None of this suggests an epidemic of lawyer misconduct under the securities laws. Certainly, this is hardly an indication that a fundamental change in the attorney client relationship is necessary, appropriate or desirable. Former Chairman Pitt has commented on his disappointment at the failure of the states to enforce attorney ethics rules in matters referred to them by the Commission, but has provided no evidence of the alleged inaction. How many cases has the Commission referred to the relevant state authorities? What were the circumstances? In which cases did the states act and in which cases did they not?
We believe it is incumbent on the Commission to show a compelling reason for so fundamentally and negatively affecting the attorney client relationship. General and unsupported statements, in many cases made by persons in the middle of a political and media firestorm, are not compelling reasons.
It is, of course, conceivable that the Commission, its staff, Senator Edwards, former Chairman Pitt or the ABA Task Force have some evidence of their otherwise unsupported allegations of lawyer misconduct in the corporate world. If they do, they have not revealed it. More importantly, the Commission apparently has not felt the need to even try to provide any such evidence as support for the stated rationale for the proposed rules. We reiterate our view that the Commission ought to provide evidence before adopting a rule as radical and far-reaching as either of those proposed.
We submit that the evidence is missing because the stated general rationale for the proposed rule is not, in fact, the basis for the proposals. Clearly, the effect (and, we believe, the intended and deliberate effect) of Section 3(d) of Rule 205 would be to conscript attorneys to become extensions of the Commission's enforcement arm, no matter what the negative impact to the attorney-client relationship. This is a radical departure from what Section 307 of the Act requires and, as we pointed out in our prior comment letter, directly contrary to the express and unequivocal intention, in the legislative history of Section 307, of the principal congressional proponents of Section 307.4 By, in essence, requiring attorneys to serve two masters -- their clients and the federal government -- Section 3(d) is a threat to attorney independence, to the ethical duties owed to clients by attorneys and to the best traditions of the legal profession. It seeks to dragoon attorneys, whose focus should be on serving as a trusted advisor to their clients, into becoming levers the Commission (and others) may use against the attorneys' clients.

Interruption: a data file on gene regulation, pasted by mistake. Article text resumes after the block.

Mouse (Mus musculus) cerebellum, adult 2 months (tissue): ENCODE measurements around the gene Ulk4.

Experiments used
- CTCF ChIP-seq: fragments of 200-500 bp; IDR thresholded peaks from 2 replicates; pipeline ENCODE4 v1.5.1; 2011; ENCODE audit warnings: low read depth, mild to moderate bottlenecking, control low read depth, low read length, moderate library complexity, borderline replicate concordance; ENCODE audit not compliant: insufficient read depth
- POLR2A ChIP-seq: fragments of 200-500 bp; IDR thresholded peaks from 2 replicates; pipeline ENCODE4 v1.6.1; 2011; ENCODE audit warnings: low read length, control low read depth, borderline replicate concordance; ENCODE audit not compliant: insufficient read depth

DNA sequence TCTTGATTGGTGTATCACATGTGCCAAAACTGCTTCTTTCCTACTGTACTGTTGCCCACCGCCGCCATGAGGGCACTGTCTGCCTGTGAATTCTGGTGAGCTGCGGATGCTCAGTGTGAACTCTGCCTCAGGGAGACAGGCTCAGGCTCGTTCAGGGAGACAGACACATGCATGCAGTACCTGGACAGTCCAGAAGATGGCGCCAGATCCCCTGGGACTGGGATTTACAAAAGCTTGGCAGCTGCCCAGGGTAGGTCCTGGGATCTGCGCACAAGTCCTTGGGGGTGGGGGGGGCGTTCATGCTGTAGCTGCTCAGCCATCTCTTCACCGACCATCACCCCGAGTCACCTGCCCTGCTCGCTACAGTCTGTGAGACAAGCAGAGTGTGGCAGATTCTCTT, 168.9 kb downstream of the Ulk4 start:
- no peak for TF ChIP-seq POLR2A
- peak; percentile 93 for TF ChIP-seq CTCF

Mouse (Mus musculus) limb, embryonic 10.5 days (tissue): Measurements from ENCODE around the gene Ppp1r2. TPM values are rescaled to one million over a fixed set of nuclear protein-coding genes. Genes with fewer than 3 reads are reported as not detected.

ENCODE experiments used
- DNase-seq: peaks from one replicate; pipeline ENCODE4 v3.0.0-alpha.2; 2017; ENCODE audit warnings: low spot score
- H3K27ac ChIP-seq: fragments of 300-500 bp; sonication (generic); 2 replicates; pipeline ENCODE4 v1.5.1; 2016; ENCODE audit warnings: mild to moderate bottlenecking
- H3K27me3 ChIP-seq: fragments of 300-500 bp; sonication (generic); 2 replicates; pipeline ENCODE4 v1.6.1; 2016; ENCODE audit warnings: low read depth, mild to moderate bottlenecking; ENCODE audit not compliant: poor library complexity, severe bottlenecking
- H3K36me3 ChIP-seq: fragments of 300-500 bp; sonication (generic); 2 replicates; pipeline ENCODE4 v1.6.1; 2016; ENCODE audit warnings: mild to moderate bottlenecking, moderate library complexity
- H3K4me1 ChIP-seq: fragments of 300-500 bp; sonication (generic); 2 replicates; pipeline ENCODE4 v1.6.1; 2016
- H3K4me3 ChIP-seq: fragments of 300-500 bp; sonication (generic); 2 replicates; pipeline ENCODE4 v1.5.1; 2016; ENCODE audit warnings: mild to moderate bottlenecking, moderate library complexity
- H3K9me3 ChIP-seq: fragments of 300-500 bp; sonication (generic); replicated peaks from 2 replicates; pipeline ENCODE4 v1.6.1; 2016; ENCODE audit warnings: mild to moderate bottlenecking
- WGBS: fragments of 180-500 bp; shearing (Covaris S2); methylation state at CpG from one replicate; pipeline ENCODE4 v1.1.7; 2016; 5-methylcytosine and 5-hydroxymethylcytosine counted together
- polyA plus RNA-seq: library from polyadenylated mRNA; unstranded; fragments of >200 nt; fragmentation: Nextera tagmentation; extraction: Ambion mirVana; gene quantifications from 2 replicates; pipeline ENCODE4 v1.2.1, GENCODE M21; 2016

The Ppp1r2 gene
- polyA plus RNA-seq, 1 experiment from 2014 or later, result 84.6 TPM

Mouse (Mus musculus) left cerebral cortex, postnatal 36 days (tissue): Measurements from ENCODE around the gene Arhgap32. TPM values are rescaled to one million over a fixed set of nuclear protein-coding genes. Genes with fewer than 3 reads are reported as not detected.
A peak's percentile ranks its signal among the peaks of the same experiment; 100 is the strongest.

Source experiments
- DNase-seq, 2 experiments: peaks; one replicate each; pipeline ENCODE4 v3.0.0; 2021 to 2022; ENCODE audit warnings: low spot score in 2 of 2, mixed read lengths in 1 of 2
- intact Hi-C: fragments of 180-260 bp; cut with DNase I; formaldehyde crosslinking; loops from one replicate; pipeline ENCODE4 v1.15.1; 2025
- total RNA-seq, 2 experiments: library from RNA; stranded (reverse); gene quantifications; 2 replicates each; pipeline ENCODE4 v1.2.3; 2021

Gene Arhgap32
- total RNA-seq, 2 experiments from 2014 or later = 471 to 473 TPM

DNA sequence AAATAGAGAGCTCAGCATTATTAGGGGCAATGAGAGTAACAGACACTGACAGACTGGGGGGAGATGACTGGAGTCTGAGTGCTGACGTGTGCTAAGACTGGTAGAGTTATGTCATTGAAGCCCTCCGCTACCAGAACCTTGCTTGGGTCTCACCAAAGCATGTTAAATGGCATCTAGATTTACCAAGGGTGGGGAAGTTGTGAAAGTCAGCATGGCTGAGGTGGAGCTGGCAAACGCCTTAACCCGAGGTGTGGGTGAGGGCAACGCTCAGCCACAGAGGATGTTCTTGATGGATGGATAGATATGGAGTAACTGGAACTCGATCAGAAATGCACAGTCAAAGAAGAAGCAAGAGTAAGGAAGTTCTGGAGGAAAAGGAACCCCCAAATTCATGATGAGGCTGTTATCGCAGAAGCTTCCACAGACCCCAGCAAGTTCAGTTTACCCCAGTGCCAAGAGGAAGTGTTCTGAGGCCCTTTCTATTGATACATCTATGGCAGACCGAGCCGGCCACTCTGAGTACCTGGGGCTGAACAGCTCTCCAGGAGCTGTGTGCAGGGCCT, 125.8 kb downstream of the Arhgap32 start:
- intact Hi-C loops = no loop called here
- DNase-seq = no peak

An attorney's overriding duty is that of zealous advocacy on behalf of the client, which includes advising the client as to possible violations of the law (including advice to the effect that the law has not been violated). To do this effectively an attorney must be apprised of the entire universe of information that bears on a client's given situation. Our legal system has long recognized the need for full and frank discussions between clients and attorneys. In fact, we believe that attorney-client counseling is the best means to prevent client misconduct. By requiring an attorney to withdraw and by making that withdrawal "noisy" (whether because the attorney must inform the Commission or the issuer must file a Form 8-K),5 Section 3(d) would impede full and frank discussions between attorneys and their clients.
Moreover, by requiring mandatory withdrawal and making that withdrawal noisy, Section 3(d) would effectively make attorneys watchdogs or investigators required to second guess a client's decisions in order to protect their own interests, a role necessarily at odds both with the attorney's traditional role of trusted legal advisor and the attorney's ethical obligation of zealous representation. As a result, issuers would be less candid with their attorneys, would likely exclude their attorneys from sensitive discussions, and might withhold information from their attorneys in certain instances, knowing that in the end, if properly informed, their attorneys may be required to make a withdrawal and the attorney or the issuer would be required to make that withdrawal public. It is difficult to conceive of a device more calculated to undermine the professional relationship of a lawyer with the lawyer's client. The proposals, if adopted, will necessarily detract from an attorney's ability to fulfill his or her duty to zealously advocate in his or her client's best interest. Because this risk would impede full development of facts essential to rendering legal advice, it would also impede an attorney's ability to counsel a client as to appropriate action to protect the interests of the issuer and its stakeholders. In the end, the attainment of the underlying objectives of the Act, to improve corporate governance and accountability of boards of directors, would be less likely to be accomplished, because issuers either may refrain from seeking legal advice on the most difficult or sensitive issues facing those issuers or obtain legal advice while withholding important facts.